Let’s say you’re on full health and have a full ink tank, but there’s a sniper peeking at you from around a nearby wall and you’re surrounded by enemy ink. What do you do?
You roll a bomb at them. As it explodes and they retreat, you use your remaining ink tank to roll towards the bomb ink. You swim and squid jump around the corner with little ink to spare, activating Splashdown. While you’re in the air you reorient yourself, and by the time you’ve landed you know where the sniper is aiming and are swimming in the opposite direction. You roll another bomb behind them, and they have no choice but to swim towards you where you make short work of them with the Inkbrush.
Besides being deadly in its own right, Splashdown instantly refills your ink tank without changing your kit in any way, allowing you to continue the fight before the enemy knows what’s going on. It turns an instant loss situation into one where you have the upper hand.
With the ink refill, you can:
Throw a bomb, Splashdown, throw another bomb, swim around and flick several times.
Splashdown while low on ink, and roll away.
Jump into a group of enemies, Splashdown and flick the survivors to death.
Outplay and outlast just about anyone.
And that’s ignoring the aformentioned superjump safety tip, or the fact that Splashdown instantly inks your feet, allowing you to simply squid jump to safety most of the time.
The biggest tip of all time though? Check out the area denial you have with two bombs, Splashdown and around fifteen Inkbrush flicks.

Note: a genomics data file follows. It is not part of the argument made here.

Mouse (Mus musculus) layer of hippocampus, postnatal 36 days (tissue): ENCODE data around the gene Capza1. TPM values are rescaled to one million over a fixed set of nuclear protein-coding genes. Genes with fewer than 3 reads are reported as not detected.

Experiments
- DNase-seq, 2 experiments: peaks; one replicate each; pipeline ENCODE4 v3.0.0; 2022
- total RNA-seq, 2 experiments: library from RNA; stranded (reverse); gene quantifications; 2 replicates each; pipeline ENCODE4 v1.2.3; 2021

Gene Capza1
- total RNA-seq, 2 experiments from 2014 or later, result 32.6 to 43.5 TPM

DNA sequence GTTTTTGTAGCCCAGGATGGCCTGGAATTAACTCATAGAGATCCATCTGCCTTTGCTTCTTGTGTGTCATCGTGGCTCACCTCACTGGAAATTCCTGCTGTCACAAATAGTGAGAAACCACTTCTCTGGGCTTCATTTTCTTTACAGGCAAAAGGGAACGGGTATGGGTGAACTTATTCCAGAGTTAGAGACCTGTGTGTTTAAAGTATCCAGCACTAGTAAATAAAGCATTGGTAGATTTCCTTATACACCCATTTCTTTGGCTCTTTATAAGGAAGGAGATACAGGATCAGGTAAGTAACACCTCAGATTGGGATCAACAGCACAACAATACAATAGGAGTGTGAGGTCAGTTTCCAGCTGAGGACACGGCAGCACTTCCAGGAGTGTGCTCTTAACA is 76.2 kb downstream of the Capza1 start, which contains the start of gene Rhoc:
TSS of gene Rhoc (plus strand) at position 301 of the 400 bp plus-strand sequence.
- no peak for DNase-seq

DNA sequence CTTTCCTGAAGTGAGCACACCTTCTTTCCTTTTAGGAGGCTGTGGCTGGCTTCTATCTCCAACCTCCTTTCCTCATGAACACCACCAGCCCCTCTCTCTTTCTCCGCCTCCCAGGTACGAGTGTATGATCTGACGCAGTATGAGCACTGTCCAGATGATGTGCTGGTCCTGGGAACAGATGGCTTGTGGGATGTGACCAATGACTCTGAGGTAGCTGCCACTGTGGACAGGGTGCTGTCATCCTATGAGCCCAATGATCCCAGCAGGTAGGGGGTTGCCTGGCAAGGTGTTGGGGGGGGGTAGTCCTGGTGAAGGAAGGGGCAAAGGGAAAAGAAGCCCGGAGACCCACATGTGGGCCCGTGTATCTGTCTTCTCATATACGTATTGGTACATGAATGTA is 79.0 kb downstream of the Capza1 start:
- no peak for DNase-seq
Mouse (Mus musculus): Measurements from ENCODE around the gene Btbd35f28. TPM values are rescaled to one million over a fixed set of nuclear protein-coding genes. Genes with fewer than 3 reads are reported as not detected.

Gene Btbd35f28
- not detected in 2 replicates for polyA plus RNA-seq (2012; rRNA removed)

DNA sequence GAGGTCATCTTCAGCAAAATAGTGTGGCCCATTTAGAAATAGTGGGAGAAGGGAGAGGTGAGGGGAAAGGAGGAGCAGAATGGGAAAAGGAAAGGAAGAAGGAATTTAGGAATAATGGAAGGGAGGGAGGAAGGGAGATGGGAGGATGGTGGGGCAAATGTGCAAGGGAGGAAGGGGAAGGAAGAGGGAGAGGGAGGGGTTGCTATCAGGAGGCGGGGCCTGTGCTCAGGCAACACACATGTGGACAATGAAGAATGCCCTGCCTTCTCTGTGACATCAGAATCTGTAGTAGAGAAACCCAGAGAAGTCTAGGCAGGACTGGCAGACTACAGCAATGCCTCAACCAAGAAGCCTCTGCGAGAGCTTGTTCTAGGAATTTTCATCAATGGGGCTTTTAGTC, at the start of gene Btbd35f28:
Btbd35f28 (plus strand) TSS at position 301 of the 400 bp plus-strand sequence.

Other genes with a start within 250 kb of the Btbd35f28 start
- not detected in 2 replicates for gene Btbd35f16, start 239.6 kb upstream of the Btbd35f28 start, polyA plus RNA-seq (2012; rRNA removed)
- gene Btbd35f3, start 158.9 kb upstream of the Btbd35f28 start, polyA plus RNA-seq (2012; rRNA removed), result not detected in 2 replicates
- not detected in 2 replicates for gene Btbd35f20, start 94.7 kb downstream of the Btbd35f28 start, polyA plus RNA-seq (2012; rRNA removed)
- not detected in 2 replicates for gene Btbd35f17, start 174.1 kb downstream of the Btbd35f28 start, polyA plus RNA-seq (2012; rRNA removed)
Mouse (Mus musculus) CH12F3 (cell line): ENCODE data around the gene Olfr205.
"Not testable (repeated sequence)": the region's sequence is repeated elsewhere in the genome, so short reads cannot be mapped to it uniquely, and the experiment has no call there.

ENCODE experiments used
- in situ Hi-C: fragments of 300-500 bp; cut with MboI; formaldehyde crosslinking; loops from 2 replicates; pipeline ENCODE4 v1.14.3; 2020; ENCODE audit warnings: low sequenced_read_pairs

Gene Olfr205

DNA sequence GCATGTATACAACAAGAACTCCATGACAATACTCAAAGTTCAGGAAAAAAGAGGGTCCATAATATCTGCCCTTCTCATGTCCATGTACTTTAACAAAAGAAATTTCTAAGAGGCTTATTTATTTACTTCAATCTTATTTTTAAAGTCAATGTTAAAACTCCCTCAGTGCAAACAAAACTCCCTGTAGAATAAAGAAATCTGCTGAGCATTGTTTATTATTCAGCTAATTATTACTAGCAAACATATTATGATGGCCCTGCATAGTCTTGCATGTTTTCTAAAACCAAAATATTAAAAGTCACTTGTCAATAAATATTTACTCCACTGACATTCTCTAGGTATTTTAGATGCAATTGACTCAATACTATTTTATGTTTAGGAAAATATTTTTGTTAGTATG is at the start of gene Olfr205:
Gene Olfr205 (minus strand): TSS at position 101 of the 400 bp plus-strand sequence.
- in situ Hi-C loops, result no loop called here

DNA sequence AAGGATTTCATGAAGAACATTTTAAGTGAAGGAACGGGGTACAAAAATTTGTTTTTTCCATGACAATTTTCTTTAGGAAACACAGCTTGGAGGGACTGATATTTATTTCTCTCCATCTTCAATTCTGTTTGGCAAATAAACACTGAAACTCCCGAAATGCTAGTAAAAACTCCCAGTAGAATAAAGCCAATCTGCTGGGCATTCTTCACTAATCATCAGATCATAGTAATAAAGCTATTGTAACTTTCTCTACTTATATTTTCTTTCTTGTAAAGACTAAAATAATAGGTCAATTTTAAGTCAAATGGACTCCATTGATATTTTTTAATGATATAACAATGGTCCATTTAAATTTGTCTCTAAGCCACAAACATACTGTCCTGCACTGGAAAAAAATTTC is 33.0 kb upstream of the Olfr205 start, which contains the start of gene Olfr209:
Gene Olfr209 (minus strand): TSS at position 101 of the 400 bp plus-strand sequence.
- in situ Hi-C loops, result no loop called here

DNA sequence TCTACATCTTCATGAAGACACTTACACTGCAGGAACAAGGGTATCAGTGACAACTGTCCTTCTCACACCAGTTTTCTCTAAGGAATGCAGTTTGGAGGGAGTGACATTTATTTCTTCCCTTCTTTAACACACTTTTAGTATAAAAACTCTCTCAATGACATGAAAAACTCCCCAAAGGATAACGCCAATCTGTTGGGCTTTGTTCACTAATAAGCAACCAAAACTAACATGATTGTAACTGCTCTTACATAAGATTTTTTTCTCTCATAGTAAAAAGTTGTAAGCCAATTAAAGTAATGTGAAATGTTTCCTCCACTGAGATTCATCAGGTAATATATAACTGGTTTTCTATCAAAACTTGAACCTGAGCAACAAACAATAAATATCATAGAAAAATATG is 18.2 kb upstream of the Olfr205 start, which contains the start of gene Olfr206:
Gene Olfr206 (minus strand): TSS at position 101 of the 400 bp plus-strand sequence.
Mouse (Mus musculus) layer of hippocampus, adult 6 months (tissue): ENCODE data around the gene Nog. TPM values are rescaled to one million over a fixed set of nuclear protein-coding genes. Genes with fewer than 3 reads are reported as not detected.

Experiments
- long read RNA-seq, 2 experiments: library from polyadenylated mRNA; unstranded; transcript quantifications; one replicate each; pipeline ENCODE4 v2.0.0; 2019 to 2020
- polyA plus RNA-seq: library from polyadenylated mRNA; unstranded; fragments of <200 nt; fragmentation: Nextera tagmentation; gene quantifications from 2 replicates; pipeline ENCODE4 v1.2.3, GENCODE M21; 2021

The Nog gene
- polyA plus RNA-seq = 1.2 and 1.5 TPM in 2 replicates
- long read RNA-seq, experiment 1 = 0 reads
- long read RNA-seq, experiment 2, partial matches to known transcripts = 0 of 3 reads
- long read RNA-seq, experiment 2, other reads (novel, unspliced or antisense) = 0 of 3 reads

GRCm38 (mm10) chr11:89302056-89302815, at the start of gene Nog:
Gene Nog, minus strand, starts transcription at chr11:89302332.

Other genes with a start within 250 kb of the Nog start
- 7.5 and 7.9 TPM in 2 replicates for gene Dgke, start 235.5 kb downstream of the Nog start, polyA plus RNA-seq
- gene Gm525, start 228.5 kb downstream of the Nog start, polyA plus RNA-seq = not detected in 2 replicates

And remember that Splashdown is the cheapest special. With just one main of Special Charge Up, you can easily get your special before almost every battle.
Part four: Gamemodes.
Surprisingly enough, Splat Zones is where the Inkbrush is least effective, despite its talent at inking large areas. Due to its short range, it has to be on top of the Zone in most maps to ink the Zone, making it easy prey for Chargers and other long-ranged weapons. While Splat Bombs marginalise this disadvantage somewhat, they cost too much and ink too little to be useful on their own, except on maps with small Zones, such as Moray Towers.
Rainmaker is where the kit truly shines. With Object Shredder, bursting the shield becomes almost trivial, and creating a path for the Rainmaker is extremely easy with the great inking potential of the brush. Splat Bombs are great for punishing those too close to the shield or those who aren’t paying enough attention, while Splashdown and rolling allow for amazing survivability even in enemy terrain.
Also surprisingly, and despite the Tower’s centre pole blocking its flicks, the Inkbrush is great on Tower Control, where it can control not only the Tower itself, but the area all around the Tower, preventing enemies from even reaching it. The trick is to stay off the Tower as long as is feasible, and instead support the teammates already on the Tower by rooting out and killing the opposition. Also remember that if you’re alone on the Tower, you only need to touch the top every once in a while; the rest of the time, the Tower is the best cover you could ask for if you keep its walls inked.
I won’t go into Turf War here, mostly because I suck at it, but also because I’m getting bored of writing and I want to post this already.
Part five: Conclusion.
Overall, the Inkbrush is easily the most hectic weapon to play. Since its tools are all equally useful, it can be difficult to figure out which one is the best to use at any given time, but mastery of each aspect of the weapon allows you to take out even supposed counters if you’re extremely tricky.
Confusion-fu is the name of the game. Do something unexpected and most of the time you’ll win.
The main takeaway though, is to use the Main, Sub and Special weapons to support each other and your teammates. No aspect of the Inkbrush is the strongest choice in any situation, but using each aspect in sync makes the kit far stronger than the sum of its parts.